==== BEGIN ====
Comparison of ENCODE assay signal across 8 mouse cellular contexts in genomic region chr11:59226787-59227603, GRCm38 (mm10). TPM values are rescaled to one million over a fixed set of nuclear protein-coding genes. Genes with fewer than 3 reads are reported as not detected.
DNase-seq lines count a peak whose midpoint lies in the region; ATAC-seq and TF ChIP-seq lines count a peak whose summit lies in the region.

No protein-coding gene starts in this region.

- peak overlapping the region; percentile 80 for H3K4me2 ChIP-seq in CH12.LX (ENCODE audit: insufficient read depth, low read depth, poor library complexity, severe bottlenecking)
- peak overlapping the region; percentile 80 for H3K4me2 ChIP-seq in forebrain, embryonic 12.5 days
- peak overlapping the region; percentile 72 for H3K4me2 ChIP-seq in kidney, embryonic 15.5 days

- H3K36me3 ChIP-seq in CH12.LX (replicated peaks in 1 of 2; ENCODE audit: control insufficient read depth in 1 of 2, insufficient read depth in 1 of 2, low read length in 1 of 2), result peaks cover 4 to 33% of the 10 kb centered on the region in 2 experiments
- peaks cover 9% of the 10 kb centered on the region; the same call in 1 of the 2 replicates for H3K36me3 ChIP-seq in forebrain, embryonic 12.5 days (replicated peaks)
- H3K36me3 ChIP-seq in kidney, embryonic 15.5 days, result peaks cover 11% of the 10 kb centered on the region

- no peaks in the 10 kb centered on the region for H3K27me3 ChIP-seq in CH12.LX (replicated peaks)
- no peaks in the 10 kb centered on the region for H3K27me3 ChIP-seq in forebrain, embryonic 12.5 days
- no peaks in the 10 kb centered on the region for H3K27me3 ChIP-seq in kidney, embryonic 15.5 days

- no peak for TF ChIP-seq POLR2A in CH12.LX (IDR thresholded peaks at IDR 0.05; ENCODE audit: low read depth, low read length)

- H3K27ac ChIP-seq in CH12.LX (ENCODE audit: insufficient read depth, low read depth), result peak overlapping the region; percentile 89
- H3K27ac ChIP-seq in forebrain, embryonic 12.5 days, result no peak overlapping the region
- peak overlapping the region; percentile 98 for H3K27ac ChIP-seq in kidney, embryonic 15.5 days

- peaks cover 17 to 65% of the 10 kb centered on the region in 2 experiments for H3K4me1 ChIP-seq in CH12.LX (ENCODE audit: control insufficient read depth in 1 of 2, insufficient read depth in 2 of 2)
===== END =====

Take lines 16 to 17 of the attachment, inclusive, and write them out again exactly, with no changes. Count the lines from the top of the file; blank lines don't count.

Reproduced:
- peak overlapping the region; percentile 98 for H3K27ac ChIP-seq in kidney, embryonic 15.5 days

- peaks cover 17 to 65% of the 10 kb centered on the region in 2 experiments for H3K4me1 ChIP-seq in CH12.LX (ENCODE audit: control insufficient read depth in 1 of 2, insufficient read depth in 2 of 2)